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Cape Cod Whale Watching    by Linda Behrle

Whales are the largest mammals in the world and amazingly graceful and agile for their size. They are truly a sight to behold, especially when they come along side your boat or "breach" up out of the water. Many people have had the opportunity to see small whales in places like Seaworld, but to observe them in their natural habitat - the ocean - makes them all the more amazing to see.

If you are interested in observing these incredible creatures up close and personal, a whale watch is the only way to do it. The greater Cape Cod area has many tour companies that offer whale watch excursions, mostly out of Provincetown, but also out of Barnstable, Plymouth, Gloucester and Boston. The areas around Cape Cod Bay and Steelwagen Bank above Provincetown, are well known for sightings of many types of whales during late spring, summer and early fall. Most people are familiar with the humpback whale, but you may also see finback, pilot, right or Minke whales in these waters, as well as the occasional sea turtle and dolphins.

When choosing a tour company select one that has a naturalist or tour guide on board, as they really add a lot to the trip. Most of those offering excursions have websites that will answer most of your questions, and some companies offer a guarantee that if there are no whale sightings during the trip, than you may go out again at no additional cost. Companies that have been in business a long time usually are quite reliable and do everything they can to ensure sightings. Summer is the busiest time for whale watch tours, so make your reservations well ahead of time if you plan on going then. Make sure to check out these things and any other questions before you make your reservations.

On a whale watch you can expect it to be fairly calm until you are in open waters. Then it can get very rough, especially when the boat stops for time to observe these huge creatures. If you are prone to motion sickness or not sure, than it is highly recommended that you consider taking something control it about 30-60 minutes before your excursion leaves. Also, a lot of the boats are equipped with food and beverage service, but it is recommended that you go easy on the food consumption on the way out to avoid ruining your trip.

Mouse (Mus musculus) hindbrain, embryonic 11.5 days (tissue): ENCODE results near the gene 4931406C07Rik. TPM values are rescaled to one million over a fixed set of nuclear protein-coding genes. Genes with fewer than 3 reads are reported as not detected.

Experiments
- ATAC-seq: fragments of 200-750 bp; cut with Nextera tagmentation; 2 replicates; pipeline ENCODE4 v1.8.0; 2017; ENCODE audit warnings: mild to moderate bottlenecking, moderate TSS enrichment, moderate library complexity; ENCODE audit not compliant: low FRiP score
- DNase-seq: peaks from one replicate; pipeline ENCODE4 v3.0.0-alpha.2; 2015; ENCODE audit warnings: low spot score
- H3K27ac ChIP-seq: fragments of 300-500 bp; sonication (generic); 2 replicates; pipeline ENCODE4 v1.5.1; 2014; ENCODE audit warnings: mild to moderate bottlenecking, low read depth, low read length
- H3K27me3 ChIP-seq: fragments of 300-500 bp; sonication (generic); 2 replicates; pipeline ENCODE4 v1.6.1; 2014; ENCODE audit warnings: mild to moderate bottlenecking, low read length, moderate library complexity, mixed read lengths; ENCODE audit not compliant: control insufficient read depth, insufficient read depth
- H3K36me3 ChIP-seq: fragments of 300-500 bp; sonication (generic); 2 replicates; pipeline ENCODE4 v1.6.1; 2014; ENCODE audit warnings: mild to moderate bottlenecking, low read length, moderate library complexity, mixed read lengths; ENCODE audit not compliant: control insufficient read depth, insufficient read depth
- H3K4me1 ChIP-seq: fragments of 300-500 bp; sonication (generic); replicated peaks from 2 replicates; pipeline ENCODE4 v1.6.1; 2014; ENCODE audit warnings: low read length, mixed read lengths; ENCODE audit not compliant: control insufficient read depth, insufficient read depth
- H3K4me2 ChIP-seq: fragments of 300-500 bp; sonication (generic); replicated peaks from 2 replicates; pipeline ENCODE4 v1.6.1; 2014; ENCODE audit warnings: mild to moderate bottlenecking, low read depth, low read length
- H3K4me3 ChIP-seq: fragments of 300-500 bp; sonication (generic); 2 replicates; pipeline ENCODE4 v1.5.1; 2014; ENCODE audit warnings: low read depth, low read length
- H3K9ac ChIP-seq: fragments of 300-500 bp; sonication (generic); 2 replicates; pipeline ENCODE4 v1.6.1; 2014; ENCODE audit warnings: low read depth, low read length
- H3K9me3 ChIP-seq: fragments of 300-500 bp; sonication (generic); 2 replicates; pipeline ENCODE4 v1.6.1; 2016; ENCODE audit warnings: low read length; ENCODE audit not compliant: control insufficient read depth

Keep in mind that it will be a lot cooler once you get out in open water, so a light jacket and/or hat might be good to have with you. The excursions can last anywhere from 3 to 4 hours, so you may want to bring along something to fill the gap, especially if you have young children. Other important things to bring on your adventure are sunscreen, cameras, sunglasses, pocket raincoat and binoculars.

Cape Cod has so much to offer, and whale watching is just one of the many unique and interesting things you will find to enjoy here.

About the Author

Linda Behrle has spent a lot of time on Cape Cod beginning in childhood, and it is her favorite place to vacation. You can find out more about Cape Cod, whale watching and other things to do there at her website

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